Schindler, a tireless activist through years of legal wrangling, died from heart failure at a hospital in St. Petersburg. Terri Schiavo, who courts ruled was in a "persistent vegetative state," died in 2005 after the feeding tube that had nourished her for years was removed according to her husband's wishes.
"I am heartbroken over the loss of my father and yet I know at this moment he is rejoicing with my sister, Terri," his daughter, Bobby Schindler, said Saturday in a statement.
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Schiavo's heart stopped in 1990 but her family insisted she wanted to live and could be helped with therapy. Schiavo was able to breathe on her own but relied on a feeding and hydration tube to live.
Her husband, Michael, said his wife would not have wanted to live in a vegetative state and had the feeding tube removed twice.
Legal manoeuvrings continued for years as the case became a political lightning rod with media camped outside Schiavo's Clearwater nursing home around the clock.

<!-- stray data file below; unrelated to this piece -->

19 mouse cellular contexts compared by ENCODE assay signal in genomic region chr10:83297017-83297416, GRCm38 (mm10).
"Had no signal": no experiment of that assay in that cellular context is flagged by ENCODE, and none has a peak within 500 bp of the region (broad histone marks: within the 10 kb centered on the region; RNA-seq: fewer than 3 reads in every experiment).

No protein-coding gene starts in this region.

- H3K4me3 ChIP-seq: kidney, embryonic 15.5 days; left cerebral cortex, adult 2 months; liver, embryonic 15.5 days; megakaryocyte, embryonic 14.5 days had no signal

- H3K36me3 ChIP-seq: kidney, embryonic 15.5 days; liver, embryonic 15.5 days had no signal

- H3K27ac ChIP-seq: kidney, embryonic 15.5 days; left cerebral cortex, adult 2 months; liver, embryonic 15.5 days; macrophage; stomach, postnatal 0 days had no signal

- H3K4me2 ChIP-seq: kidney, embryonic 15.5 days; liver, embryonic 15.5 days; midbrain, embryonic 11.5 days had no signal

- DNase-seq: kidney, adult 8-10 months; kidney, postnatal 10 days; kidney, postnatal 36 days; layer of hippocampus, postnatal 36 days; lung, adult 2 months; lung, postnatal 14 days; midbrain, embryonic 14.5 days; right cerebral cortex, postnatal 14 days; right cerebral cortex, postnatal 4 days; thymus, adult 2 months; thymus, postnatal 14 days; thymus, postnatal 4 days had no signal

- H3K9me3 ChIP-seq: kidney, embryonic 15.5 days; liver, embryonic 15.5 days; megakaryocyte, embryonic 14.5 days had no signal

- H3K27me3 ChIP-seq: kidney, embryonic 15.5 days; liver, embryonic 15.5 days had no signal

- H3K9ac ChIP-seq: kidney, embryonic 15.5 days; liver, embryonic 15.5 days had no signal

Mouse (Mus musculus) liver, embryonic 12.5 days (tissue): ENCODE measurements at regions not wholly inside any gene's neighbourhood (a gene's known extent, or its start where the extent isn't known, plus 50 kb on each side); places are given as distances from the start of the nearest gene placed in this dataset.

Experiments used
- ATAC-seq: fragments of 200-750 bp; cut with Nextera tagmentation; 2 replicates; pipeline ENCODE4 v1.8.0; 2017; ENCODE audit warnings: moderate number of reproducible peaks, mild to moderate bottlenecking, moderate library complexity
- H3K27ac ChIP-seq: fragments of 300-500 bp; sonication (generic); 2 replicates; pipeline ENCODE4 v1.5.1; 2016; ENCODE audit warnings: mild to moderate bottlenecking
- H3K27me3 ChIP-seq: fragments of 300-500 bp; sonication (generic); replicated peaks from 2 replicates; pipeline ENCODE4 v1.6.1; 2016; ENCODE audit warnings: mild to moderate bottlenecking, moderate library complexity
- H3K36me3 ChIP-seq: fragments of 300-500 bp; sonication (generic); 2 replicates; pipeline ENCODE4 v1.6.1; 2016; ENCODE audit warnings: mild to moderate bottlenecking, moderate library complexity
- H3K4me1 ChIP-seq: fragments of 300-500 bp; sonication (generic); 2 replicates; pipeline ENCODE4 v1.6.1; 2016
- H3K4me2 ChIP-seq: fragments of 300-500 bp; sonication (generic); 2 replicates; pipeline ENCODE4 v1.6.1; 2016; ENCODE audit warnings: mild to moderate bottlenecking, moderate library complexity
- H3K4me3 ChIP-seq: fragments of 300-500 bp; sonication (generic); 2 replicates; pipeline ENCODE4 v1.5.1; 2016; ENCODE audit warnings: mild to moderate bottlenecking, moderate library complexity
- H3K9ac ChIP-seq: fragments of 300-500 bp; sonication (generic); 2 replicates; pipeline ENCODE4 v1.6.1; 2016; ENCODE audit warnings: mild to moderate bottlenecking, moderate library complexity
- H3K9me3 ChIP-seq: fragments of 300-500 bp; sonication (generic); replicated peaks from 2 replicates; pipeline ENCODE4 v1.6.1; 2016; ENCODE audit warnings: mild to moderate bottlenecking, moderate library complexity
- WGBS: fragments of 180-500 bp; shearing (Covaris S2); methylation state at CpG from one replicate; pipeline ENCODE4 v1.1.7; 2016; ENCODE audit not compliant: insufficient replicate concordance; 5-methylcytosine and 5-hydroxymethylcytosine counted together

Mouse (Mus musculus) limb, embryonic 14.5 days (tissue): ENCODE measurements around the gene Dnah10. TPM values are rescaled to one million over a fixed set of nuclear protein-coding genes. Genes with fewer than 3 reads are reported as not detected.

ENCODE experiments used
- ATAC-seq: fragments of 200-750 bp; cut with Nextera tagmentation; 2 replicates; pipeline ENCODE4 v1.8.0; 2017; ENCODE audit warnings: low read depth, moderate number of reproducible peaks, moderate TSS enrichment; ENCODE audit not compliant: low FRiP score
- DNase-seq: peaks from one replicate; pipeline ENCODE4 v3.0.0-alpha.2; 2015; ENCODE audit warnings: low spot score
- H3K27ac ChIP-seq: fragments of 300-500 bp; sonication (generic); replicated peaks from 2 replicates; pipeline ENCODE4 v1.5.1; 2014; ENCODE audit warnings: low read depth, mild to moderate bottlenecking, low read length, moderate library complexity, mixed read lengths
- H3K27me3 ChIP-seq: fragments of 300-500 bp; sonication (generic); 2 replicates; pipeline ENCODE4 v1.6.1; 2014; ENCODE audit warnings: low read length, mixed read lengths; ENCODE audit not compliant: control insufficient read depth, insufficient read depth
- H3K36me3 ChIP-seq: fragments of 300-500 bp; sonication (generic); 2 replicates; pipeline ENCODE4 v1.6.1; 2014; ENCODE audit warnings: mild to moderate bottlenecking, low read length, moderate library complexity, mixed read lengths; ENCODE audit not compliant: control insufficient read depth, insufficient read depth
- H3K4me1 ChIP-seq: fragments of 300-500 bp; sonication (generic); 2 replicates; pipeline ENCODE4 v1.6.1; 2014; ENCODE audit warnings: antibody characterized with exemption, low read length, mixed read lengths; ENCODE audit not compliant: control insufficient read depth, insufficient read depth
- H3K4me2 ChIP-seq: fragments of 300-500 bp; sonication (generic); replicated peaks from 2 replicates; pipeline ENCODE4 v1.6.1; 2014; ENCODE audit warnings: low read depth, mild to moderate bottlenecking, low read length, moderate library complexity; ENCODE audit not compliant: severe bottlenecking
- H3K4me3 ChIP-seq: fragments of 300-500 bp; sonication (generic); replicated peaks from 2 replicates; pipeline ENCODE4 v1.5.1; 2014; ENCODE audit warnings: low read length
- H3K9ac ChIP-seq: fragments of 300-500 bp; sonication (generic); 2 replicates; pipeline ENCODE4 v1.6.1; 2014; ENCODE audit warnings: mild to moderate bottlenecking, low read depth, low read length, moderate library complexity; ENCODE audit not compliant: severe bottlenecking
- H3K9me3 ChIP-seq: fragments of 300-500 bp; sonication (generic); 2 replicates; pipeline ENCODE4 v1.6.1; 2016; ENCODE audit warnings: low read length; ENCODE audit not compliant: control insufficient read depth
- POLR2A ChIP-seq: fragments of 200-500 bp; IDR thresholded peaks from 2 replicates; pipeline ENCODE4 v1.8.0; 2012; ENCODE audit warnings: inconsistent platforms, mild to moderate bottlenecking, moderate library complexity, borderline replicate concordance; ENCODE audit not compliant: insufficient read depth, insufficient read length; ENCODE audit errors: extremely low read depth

The 40-year-old woman left no written will, but in Florida a person's wishes must be honoured even if they are expressed orally.
Congress eventually passed a bill allowing a federal court to intervene and keep the feeding tube. At the time, President George W. Bush left his Texas ranch to sign it into law.
A federal judge refused to order her feeding tube reinserted, a decision upheld by a federal appeals court and the U.S. Supreme Court.
An autopsy supported Michael Schiavo's contention that she was in a persistent vegetative state with no consciousness and no hope of recovery.
Throughout the emotional debate, family members described Schindler as a compassionate man who led with a quiet strength during the hardest times.
"Even at the height of the battle to save my sister Terri's life, when his patience and temperance was near exhaustion, he managed to display a gentleness of spirit," Bobby Schindler said.
Robert Schindler and other family members founded the Terri Schindler Schiavo Foundation after her death in 2005.